It’s fun to discover new destinations on your own, bump into a great little café or discover a hiking trail that’s off the beaten path. But sometimes it’s better to be pointed directly to a destination’s best attractions by the folks who know the area best: The people who live there.
That’s the concept behind The Sierra Nevada Geotourism MapGuide, an interactive website and print map that highlights the history and points of interest in the Sierra Nevada region. Visitors to the website will find more than 1,200 free write-ups and photos from locals on the best places to eat, hike, explore, shop, relax and simply enjoy the beauty of the Sierra Nevada landscape.
The Geotourism Guide is a collaborative effort between the Sierra Nevada Conservancy, Sierra Business Council, the National Geographic Society and a very long list of regional partners, including the Bureau of Indian Affairs.
With the help of the BIA, this website features a number of American Indian points of interest. Simply type “Native American” in the “Search Box,” and a map instantly pops up, peppered with destinations that offer a Native angle, stretching from the Oregon border to south of Bakersfield, California.
Nicole DeJonghe, senior program director for the Sierra Business Council, says they welcome the participation of all tribes. “We want to respect their needs and desires, and in order to do that, we need to hear from them. We invite them into the conversation.”
Right now, DeJonghe says they are working with the Washoe Tribe and the Intertribal Council to drive and direct tourism to specific points of interest. “We have been very careful to work with Native Americans so they can guide us regarding what they’d like to see included in the mapguide, versus what is sensitive and what they don’t want published.”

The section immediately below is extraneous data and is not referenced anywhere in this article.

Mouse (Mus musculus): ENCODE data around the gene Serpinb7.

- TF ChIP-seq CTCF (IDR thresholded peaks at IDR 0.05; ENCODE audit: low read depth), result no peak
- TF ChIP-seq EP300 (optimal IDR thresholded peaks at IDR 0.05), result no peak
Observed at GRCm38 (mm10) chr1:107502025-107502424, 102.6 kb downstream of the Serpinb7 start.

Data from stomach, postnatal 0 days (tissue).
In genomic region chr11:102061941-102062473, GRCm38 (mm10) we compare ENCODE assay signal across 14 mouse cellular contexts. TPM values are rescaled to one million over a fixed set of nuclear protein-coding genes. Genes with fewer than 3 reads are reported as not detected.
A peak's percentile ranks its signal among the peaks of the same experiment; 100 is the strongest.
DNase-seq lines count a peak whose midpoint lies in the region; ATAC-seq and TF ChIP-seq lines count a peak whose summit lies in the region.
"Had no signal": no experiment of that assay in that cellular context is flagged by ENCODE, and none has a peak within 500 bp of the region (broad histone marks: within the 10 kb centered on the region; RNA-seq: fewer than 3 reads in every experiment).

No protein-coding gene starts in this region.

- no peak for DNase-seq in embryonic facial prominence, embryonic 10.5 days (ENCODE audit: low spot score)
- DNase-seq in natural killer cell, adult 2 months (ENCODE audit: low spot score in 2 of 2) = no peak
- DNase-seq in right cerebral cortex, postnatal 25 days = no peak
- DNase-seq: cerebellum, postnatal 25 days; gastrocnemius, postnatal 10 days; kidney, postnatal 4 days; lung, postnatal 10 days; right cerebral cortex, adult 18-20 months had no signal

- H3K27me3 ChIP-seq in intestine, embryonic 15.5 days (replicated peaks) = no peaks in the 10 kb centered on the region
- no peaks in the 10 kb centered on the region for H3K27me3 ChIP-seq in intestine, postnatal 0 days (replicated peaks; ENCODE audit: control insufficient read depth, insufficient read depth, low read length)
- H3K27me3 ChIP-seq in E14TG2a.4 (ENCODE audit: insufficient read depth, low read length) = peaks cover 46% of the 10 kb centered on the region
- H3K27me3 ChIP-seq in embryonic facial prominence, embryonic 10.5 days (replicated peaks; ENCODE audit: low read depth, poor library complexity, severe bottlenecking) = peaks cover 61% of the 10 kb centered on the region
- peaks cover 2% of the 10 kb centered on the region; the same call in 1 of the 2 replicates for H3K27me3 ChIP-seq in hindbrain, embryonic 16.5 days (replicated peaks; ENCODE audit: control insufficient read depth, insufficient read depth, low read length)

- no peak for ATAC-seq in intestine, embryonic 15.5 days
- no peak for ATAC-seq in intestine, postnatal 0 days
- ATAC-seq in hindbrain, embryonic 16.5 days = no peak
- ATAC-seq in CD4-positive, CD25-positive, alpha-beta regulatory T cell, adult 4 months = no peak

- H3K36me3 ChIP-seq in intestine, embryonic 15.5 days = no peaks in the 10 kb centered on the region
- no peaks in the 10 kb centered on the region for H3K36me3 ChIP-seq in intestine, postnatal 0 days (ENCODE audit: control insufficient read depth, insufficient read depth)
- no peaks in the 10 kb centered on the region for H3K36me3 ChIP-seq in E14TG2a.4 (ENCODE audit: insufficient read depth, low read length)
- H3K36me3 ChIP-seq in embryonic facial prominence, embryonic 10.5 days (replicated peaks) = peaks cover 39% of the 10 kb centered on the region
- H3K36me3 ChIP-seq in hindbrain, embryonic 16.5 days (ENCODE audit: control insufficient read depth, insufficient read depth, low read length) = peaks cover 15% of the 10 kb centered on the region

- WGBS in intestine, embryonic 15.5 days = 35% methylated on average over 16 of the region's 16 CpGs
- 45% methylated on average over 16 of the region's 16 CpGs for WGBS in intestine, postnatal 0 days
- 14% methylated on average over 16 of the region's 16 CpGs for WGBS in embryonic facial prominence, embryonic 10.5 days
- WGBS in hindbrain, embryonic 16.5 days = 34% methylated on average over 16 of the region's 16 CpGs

What is “Geotourism?”
Many of the world’s greatest destinations are being battered, year after year, by an explosion of tourists, who tromp all over the natural character of a place and don’t show much regard for its preservation.
It’s that deeply held concern out of which “Geotourism” was born — an emerging philosophy about traveling and seeing the world that speaks to the heart of Native Americans and their sacred relationship with the land and culture.
Specifically, geotourism is defined as, “Tourism that sustains or enhances the geographical character of a place — its environment, culture, aesthetics, heritage, and the well-being of its residents.”
In order for geotourism to provide a rich experience for the traveler, it relies on the synergistic cooperation between visitors, residents and the community.
Lynn Armitage is a freelance writer and enrolled member of the Oneida Tribe of Indians of Wisconsin. She write a weekly single parent column for IndianCountryToday.com.